Career

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Adam Muncan dressed in PPE  giving thumbs up

Graduating to the frontline


Of all the experiences Adam Muncan expected when he graduated with a Bachelor of Nursing, working through a global pandemic was not one.

“After my graduate program finished, I went to Bali with my girlfriend to celebrate the end of my studies. I’d received an offer from The Austin, Melbourne, to work on the medical wards and was looking forward to it. Then, while we were over there, we started hearing about this thing called the coronavirus,” said Adam.

“Then I got an email saying my ward was being converted into a COVID-19 ward. I was scared, but also really excited to do my bit.”

Eventually, as the expected first wave didn’t really take off, his ward was turned into a SCOVID (suspected COVID-19) ward.

“Anyone with an upper respiratory issue or if someone has a fever or a cough, they would come into our ward and get a swab. We had to be very vigilant with our PPE and treat them like they had COVID-19 until we got the results.”

Working in hotel quarantine

Because the wards couldn’t run at full capacity during that period, staff were asked to take leave. Adam sought out casual work, hoping to get some shifts as a mental health nurse as he’d previously worked and had placements in the field. Instead, he found himself once again at the frontline.

“I ended up working in hotel quarantine as a mental health nurse. My role was to assess anyone needing support, or anyone that could be psychotic or at risk to themselves and put them under an involuntary act if that was necessary.

“A lot of the people that were there were from other countries and may not have had a previous diagnosis before, and there were language barriers to overcome too. We had translators but that meant you couldn’t assess someone directly, it needed to go through a three-way chat.

“It was funny because earlier in the year I had done shifts at The Austin’s screening clinics, taking swabs. I’d thought that was pretty exciting as I’d been in a COVID ward where we had only single digit patients. But now I was working in a hotel that had more than half the state’s COVID patients.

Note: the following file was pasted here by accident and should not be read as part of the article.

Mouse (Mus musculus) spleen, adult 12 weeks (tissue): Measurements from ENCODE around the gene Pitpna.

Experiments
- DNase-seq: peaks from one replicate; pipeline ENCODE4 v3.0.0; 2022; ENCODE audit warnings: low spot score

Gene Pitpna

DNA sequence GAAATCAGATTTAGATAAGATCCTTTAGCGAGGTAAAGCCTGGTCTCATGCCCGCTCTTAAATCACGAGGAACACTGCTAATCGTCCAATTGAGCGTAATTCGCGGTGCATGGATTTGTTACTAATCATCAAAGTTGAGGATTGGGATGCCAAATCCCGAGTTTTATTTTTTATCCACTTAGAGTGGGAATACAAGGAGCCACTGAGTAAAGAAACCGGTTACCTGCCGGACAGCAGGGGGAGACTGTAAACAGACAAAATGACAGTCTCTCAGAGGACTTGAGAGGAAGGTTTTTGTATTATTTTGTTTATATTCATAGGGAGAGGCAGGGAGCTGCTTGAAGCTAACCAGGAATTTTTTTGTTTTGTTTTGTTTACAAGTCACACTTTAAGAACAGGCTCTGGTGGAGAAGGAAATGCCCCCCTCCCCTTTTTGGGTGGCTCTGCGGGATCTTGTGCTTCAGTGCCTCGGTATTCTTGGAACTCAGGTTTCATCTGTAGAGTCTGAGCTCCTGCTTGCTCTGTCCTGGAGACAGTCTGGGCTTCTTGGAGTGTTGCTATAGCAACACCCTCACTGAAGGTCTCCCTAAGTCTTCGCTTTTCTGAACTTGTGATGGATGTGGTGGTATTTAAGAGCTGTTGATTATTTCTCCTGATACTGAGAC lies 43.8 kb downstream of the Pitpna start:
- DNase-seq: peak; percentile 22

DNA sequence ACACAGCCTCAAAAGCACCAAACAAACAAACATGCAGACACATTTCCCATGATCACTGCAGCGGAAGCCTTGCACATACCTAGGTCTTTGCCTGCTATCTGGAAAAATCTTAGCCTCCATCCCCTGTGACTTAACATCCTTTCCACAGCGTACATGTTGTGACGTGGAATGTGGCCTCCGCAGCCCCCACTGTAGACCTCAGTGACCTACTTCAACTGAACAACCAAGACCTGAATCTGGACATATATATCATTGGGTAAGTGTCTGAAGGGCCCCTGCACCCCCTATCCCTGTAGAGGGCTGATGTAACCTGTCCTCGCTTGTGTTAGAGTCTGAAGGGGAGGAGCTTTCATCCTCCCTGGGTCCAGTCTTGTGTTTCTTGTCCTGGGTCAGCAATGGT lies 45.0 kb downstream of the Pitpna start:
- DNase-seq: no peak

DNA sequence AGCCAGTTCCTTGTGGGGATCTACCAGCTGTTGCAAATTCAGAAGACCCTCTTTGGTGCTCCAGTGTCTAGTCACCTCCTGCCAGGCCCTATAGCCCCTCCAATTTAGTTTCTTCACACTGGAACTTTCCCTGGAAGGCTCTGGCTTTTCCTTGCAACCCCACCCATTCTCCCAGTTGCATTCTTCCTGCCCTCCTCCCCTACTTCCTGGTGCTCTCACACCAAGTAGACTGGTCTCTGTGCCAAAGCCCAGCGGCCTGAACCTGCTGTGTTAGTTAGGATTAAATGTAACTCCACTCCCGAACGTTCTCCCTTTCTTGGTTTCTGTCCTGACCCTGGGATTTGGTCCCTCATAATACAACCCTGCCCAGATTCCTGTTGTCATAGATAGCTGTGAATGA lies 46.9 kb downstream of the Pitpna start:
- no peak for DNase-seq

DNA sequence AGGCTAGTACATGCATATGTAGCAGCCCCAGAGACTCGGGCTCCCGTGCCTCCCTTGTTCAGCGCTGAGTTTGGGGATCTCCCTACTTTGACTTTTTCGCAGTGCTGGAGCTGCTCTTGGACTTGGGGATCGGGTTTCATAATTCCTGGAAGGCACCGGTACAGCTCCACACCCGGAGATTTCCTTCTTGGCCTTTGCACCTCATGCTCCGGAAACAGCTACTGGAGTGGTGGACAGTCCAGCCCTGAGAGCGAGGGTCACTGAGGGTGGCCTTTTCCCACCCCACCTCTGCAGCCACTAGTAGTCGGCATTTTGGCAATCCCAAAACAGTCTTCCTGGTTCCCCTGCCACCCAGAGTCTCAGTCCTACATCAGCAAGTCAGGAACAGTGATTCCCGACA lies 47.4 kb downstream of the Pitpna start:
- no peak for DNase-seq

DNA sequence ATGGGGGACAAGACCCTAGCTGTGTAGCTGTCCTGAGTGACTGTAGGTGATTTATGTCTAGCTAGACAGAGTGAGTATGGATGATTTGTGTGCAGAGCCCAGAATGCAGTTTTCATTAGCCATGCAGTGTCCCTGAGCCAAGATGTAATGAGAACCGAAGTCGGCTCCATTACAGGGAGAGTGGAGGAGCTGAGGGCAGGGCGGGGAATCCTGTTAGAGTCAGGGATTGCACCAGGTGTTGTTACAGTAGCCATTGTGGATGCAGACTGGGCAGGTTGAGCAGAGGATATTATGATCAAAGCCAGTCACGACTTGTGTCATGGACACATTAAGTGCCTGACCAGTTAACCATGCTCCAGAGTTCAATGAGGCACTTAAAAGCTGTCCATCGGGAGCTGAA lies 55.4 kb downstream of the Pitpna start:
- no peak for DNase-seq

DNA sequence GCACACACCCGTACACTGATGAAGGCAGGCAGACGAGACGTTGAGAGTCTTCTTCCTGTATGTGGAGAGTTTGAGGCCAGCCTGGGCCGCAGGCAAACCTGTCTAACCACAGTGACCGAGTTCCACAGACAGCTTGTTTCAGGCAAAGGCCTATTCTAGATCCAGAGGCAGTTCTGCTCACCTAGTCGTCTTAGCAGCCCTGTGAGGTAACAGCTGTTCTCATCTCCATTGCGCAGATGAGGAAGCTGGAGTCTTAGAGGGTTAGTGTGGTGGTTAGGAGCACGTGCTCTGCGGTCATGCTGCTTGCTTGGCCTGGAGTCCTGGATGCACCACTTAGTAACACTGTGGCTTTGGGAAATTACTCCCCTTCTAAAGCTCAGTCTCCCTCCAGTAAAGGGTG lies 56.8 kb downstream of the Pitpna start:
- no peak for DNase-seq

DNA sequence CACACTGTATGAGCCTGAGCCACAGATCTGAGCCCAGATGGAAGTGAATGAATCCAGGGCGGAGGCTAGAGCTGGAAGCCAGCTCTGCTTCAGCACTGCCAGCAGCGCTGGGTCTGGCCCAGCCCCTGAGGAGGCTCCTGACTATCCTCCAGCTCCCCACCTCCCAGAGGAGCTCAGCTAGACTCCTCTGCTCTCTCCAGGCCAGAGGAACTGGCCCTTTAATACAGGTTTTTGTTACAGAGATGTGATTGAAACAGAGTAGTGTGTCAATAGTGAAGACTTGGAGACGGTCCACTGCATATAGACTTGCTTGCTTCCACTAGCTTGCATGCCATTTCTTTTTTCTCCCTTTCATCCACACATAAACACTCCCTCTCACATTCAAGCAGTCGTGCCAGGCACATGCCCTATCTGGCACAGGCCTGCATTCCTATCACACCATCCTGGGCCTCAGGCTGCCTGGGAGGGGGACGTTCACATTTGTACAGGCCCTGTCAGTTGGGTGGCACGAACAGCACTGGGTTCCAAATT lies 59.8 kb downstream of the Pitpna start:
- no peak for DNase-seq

“I was lucky I had excellent infection training so I felt confident going into rooms to assess people but I did have to be careful at home and make sure that I wasn’t inadvertently passing it on to my mother or girlfriend. I really maintained my social distancing and limited my time with my family and tried to keep to my room.”

Adam’s next step is no less dramatic. He’s soon to take up a role as a general nurse in Victoria’s largest prison, Ravenhall.

I’ll have a lot more responsibility and be doing primary care nursing. If there’s any emergency like someone has a traumatic wound or is having a seizure then I’m one of the first people there to help.”

In the future he hopes the experience he gains as a hands-on primary care nurse will eventually lead into a career in community care, but for the moment he’s ready for this next adventure.

 

For a career at the frontline like Adam, explore our nursing degrees.

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Impact brings you compelling stories, inspiring research, and big ideas from ACU. It's about the impact we’re having on our communities, and our Mission in action. It’s a practical resource for career, life and study.

At ACU it’s education, but not as you know it. We stand up for people in need, and causes that matter.

If you have a story idea or just want to say hello, do contact us.

Copyright@ Australian Catholic University 1998-2021 | ABN 15 050 192 660 CRICOS Reg: 00004G